Tuesday, September 22, 2009

Cooking101: goya chanpuru

When we first arrived, my department took the two of us out for an after work party at a nearby restaurant. It was an enlightening experience for us because this was our first big sit-on-the-floor japanese style party. We got to see many of the things we read about in our guidebooks put into action. There was a lot of topping off of other people's beer and sake, lots of drinking, lots of stories and lots of great food. Among the many things that were brought out for the table on platters (including horse carpaccio - sorry but this was really tasty) was an apparently classic Okinawan dish called goya chanpuru. I was particularly excited about the chanpuru because not only was it really yummy, it also looked very simple to replicate. I thought "I can totally copy this". The star ingredient is goya, a bitter melon that looks like a bumpy cucumber. I don't know if this is readily available in the states, but I had been passing it by in the supermarket here for weeks before I realized that it was something other than a bumpy cucumber. A quick google search got me lots of easy to follow recipes for this okinawa specialty, including a very silly video. It essentially contains onion, tofu, scrambled egg, fatty pork and goya (that has first been salted like eggplant to remove some of the bitter, which I learned only after a first unsuccessful attempt at using it).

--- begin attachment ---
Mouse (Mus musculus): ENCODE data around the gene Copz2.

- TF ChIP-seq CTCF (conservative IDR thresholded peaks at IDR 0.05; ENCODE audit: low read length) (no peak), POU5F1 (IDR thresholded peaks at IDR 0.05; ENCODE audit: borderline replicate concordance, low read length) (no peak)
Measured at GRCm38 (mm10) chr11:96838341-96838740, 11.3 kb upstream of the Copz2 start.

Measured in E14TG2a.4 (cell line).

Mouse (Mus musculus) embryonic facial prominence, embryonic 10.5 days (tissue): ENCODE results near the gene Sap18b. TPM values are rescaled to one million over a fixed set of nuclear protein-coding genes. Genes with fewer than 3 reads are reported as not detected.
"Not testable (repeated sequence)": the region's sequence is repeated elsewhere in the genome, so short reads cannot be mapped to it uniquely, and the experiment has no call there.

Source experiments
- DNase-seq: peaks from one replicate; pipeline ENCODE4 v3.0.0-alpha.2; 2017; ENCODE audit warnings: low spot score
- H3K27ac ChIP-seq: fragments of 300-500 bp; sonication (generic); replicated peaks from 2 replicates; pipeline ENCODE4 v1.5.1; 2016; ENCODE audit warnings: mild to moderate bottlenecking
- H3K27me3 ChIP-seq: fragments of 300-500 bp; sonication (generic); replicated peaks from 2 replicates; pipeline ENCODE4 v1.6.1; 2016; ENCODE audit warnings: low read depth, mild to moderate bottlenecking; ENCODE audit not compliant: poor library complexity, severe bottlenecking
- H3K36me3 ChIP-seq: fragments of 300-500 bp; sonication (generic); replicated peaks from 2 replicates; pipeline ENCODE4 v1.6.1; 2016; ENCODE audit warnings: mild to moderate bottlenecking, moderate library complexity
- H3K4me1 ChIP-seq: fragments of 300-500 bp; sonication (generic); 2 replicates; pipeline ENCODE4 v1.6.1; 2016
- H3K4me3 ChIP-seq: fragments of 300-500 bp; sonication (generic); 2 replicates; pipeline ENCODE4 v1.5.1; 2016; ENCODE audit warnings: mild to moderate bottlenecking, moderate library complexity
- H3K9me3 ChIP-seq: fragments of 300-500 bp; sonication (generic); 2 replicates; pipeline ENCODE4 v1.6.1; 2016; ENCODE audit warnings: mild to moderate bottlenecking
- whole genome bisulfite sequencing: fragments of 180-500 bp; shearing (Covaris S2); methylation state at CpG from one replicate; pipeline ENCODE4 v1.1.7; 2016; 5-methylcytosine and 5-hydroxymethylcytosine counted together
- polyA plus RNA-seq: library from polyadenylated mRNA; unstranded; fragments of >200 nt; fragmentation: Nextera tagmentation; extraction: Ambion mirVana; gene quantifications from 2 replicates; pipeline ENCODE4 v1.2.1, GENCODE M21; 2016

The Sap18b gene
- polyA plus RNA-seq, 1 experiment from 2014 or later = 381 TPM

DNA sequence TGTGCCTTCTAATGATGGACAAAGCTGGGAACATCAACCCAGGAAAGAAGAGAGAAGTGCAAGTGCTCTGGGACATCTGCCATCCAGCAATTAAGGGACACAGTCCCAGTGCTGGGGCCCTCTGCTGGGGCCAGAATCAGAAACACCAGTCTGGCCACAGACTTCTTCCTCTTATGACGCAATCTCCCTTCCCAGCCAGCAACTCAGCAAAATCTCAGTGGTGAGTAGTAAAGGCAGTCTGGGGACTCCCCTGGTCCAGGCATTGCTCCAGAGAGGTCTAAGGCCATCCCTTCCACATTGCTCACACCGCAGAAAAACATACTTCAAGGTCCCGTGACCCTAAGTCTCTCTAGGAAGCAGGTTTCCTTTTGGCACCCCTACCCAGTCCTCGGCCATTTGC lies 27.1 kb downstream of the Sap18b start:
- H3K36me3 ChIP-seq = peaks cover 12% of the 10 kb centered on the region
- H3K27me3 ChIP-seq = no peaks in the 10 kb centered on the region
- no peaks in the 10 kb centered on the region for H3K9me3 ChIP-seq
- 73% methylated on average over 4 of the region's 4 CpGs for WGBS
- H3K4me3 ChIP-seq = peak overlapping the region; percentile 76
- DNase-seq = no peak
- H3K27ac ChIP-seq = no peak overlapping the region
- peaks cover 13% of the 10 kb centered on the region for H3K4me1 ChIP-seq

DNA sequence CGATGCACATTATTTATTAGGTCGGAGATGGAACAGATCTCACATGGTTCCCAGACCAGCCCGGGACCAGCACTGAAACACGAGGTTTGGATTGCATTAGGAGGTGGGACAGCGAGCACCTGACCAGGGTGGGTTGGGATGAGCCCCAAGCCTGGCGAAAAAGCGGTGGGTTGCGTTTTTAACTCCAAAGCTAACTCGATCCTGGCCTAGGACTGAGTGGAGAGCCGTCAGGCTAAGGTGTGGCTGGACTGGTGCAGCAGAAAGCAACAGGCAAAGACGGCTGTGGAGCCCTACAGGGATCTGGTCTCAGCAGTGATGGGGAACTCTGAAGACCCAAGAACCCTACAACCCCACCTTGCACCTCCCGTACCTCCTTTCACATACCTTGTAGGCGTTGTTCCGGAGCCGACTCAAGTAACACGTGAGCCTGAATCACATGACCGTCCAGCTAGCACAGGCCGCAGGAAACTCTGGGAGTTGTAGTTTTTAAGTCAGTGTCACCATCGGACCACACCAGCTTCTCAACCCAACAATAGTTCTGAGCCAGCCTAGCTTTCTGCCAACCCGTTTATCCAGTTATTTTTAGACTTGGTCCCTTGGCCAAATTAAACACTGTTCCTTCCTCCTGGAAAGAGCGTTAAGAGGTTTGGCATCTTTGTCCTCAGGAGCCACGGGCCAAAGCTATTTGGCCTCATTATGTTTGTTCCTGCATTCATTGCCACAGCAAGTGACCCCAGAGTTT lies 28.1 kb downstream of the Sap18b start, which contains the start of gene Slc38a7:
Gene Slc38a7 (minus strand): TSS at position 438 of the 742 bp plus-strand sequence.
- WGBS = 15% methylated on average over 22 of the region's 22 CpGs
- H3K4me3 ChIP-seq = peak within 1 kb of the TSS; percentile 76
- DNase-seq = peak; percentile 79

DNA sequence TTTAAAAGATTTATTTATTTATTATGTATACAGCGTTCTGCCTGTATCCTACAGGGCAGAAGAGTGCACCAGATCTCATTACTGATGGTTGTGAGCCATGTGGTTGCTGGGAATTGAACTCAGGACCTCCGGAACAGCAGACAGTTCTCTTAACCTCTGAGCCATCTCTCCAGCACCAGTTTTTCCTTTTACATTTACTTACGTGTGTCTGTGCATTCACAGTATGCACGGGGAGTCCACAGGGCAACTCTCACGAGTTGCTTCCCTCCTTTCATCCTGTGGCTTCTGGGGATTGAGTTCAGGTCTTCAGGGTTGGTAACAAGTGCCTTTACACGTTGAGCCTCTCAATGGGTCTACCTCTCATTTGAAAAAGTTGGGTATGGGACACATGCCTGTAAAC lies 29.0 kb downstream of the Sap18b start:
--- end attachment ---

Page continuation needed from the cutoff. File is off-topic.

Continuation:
Tofu gets fried up first (and if you drain it and dry it out first it doesn't look like a mushy blob) and then the pork and onion (shown here with the ever popular IKEA wokpan and wooden thing).

Then you add in all the other bits (I put my egg in last to bind everything together) and some sauce (of soy sauce, sake, miso paste and sugar). I am not going to give the actual amounts of anything for two reasons: 1) I don't really expect anyone to make this, I am merely providing pictures to show you my kitchen adventures, and 2) I don't actually own any measuring utensils so I pretty much just winged it anyway. Here is what it looked like. It's not pretty but it was true to what I had in the restaurant and I thought quite tasty.

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